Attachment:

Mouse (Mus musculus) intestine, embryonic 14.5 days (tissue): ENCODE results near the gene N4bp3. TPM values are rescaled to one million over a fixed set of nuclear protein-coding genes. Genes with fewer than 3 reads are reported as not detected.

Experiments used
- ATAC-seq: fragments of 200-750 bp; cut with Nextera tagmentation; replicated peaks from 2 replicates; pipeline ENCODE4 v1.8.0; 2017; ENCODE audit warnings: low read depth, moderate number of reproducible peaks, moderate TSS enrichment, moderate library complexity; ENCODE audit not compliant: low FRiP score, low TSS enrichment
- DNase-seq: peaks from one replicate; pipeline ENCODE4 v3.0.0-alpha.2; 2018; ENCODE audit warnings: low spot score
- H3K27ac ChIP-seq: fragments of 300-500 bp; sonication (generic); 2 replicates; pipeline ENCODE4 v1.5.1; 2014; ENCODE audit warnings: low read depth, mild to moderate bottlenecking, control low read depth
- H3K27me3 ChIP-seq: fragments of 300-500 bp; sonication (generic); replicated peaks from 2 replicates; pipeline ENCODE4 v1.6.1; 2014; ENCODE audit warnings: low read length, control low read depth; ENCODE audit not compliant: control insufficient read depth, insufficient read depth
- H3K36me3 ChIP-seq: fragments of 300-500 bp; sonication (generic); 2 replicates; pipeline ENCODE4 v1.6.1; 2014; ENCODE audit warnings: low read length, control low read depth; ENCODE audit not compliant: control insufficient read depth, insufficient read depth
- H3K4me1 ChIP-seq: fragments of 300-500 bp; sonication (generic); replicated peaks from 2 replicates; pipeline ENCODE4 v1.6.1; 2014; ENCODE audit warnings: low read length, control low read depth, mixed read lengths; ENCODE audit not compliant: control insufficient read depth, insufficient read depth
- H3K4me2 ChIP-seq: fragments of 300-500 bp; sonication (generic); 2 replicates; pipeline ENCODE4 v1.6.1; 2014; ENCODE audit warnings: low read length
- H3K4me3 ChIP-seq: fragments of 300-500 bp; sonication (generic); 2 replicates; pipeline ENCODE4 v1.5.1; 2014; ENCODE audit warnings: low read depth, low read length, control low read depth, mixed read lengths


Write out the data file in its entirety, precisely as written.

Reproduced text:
Mouse (Mus musculus) intestine, embryonic 14.5 days (tissue): ENCODE results near the gene N4bp3. TPM values are rescaled to one million over a fixed set of nuclear protein-coding genes. Genes with fewer than 3 reads are reported as not detected.

Experiments used
- ATAC-seq: fragments of 200-750 bp; cut with Nextera tagmentation; replicated peaks from 2 replicates; pipeline ENCODE4 v1.8.0; 2017; ENCODE audit warnings: low read depth, moderate number of reproducible peaks, moderate TSS enrichment, moderate library complexity; ENCODE audit not compliant: low FRiP score, low TSS enrichment
- DNase-seq: peaks from one replicate; pipeline ENCODE4 v3.0.0-alpha.2; 2018; ENCODE audit warnings: low spot score
- H3K27ac ChIP-seq: fragments of 300-500 bp; sonication (generic); 2 replicates; pipeline ENCODE4 v1.5.1; 2014; ENCODE audit warnings: low read depth, mild to moderate bottlenecking, control low read depth
- H3K27me3 ChIP-seq: fragments of 300-500 bp; sonication (generic); replicated peaks from 2 replicates; pipeline ENCODE4 v1.6.1; 2014; ENCODE audit warnings: low read length, control low read depth; ENCODE audit not compliant: control insufficient read depth, insufficient read depth
- H3K36me3 ChIP-seq: fragments of 300-500 bp; sonication (generic); 2 replicates; pipeline ENCODE4 v1.6.1; 2014; ENCODE audit warnings: low read length, control low read depth; ENCODE audit not compliant: control insufficient read depth, insufficient read depth
- H3K4me1 ChIP-seq: fragments of 300-500 bp; sonication (generic); replicated peaks from 2 replicates; pipeline ENCODE4 v1.6.1; 2014; ENCODE audit warnings: low read length, control low read depth, mixed read lengths; ENCODE audit not compliant: control insufficient read depth, insufficient read depth
- H3K4me2 ChIP-seq: fragments of 300-500 bp; sonication (generic); 2 replicates; pipeline ENCODE4 v1.6.1; 2014; ENCODE audit warnings: low read length
- H3K4me3 ChIP-seq: fragments of 300-500 bp; sonication (generic); 2 replicates; pipeline ENCODE4 v1.5.1; 2014; ENCODE audit warnings: low read depth, low read length, control low read depth, mixed read lengths